"It is important to note that multiplicity here is not necessarily spelling redundancy," notes Norman. "Things appear to be the same but they truly are very different--like fingerprints...like snowflakes...like a grain of sand. They only make sense as a collective. These fungible multiplications are often illogical and make things less clear. Things are never what they seem."
Yanique Norman was born in Spanish Town, Jamaica and moved to Brooklyn, NY with her family at the age of 12. She is an Artadia Award winner (Atlanta, 2020). Norman earned a BFA at Georgia State University (2014) and an MFA at the School of the Art Institute of Chicago (2018). She is a grantee from the National Museum of Women in the Arts Georgia grant, Foundation for Contemporary Arts Emergency grant and the Susan Antinori Visual Artist grant. Her work is included in the collections of the High Museum, Hammonds House Museum and Clark Atlanta University Art Museum.
Excerpt from Yanique Norman's essay Mood Ring: Notes on Black Fungibility, published March 26, 2020 in Burnaway magazine (link below).
"Black Fungibility's unique identity politics extend beyond racist tropes, imagining new futures that can both overpower and obliterate all racist ideologies;
Black Fungibility is neither anti-Black nor anti-white;
Black Fungibility is obsessed with its own interiority and the production of interior space;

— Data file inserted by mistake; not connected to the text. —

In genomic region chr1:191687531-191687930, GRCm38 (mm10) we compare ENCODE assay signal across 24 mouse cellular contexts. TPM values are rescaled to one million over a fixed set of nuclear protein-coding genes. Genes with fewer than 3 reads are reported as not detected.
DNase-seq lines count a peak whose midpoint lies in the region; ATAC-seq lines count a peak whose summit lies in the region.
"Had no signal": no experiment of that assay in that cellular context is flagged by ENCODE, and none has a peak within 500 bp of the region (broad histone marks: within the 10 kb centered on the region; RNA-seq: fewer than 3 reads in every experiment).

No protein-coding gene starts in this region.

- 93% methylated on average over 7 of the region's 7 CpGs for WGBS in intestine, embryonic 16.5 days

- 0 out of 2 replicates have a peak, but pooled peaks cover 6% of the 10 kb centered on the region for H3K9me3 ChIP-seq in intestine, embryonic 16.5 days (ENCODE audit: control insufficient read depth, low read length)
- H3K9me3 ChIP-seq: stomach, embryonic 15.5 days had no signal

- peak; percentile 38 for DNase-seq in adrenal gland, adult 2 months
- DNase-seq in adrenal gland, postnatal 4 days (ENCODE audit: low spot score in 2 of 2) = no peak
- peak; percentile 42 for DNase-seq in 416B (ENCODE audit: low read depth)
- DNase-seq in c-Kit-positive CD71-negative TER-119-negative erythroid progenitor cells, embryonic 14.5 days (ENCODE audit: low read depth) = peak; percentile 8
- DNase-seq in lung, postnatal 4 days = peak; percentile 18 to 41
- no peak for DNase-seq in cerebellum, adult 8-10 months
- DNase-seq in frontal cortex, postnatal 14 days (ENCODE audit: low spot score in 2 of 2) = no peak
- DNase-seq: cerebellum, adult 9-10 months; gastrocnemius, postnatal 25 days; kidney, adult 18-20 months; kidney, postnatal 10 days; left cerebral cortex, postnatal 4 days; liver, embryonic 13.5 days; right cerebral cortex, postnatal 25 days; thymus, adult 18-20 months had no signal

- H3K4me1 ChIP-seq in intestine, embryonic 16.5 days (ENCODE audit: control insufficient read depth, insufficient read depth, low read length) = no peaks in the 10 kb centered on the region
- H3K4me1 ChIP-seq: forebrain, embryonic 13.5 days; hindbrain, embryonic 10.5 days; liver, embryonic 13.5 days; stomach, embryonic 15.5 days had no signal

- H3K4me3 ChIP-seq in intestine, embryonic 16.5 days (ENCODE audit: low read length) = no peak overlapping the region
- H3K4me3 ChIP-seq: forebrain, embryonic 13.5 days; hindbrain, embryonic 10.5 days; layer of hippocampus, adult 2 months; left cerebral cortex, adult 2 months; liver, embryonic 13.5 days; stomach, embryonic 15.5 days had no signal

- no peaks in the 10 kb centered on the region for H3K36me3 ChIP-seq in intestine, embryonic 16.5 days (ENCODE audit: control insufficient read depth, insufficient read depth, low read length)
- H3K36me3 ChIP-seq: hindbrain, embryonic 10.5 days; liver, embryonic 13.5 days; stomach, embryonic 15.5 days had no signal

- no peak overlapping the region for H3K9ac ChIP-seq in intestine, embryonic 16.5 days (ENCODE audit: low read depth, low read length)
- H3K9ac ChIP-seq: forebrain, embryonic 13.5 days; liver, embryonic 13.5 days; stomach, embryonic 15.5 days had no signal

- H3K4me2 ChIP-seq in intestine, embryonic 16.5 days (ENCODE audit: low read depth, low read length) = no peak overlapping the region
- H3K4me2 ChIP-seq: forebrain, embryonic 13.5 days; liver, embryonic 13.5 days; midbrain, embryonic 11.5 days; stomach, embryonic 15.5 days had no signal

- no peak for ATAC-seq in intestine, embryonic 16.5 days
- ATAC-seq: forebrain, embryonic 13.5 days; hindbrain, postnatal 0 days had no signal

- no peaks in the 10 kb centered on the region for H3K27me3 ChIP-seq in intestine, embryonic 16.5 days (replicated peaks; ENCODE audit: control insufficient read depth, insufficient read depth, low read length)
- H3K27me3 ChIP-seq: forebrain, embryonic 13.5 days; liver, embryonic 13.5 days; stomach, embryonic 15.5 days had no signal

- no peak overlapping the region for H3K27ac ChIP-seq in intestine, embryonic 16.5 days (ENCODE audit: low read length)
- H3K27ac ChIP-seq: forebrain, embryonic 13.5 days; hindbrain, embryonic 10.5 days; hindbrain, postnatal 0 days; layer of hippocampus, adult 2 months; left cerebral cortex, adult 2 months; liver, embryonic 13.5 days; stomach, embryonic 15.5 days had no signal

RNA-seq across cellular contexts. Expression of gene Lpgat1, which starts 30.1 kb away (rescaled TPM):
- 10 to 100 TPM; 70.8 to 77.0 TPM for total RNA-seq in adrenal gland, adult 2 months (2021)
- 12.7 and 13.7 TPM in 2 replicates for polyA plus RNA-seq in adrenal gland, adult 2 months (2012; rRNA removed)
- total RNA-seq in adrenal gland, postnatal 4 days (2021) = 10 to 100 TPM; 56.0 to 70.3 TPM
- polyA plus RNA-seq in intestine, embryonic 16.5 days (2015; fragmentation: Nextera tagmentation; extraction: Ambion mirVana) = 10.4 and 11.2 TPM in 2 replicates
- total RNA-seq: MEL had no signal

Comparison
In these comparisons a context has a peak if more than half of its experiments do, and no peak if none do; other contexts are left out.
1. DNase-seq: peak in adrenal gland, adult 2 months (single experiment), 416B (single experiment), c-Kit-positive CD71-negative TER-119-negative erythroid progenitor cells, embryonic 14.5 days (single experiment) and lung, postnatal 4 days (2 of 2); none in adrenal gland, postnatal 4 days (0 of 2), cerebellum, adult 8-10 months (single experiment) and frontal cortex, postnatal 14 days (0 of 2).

Black Fungibility strives to create symbiotic relationships between provocative ideologies and mythologies that generally don't gel well together. Such a conceptual crisis tends to create a unique visual disjointedness-a primary aesthetic feature of fungible works;
Black Fungibility is deeply vested in tethering Blackness with mycology by incorporating scientific and other technologies to make conceptual mimicry feel more naturally genuine;
Black Fungibility is extremely sensitive to its physical environments and thus architectural, linguistic, and geographical overtures are key factors in unpacking the conceptual depth of fungible works;
Black Fungibility, especially within cinematic and linguistic forms, can be rendered three-dimensionally, both sonically and physically. Fungible works are notorious for toeing and blurring the lines between simulation and reality;
Black Fungibility possesses an alchemical, transformative, and biological component because of its propensity to turn ideas into physical objects, which are often rendered in unpronounced shapes and unheard of forms;
Black Fungibility is toxically narcissistic to the extent that it feeds on its own literal and psychic selves. It is simply incapable of looking outside at another-its occupation with its own interiority is unendingly consuming;
Black Fungibility is not just a mere abstraction; it is an actual physical embodiment of space. I imagine one day that it could fossilize sound."
Read the essay "Mood Ring" in full by following the link to Burnaway magazine below.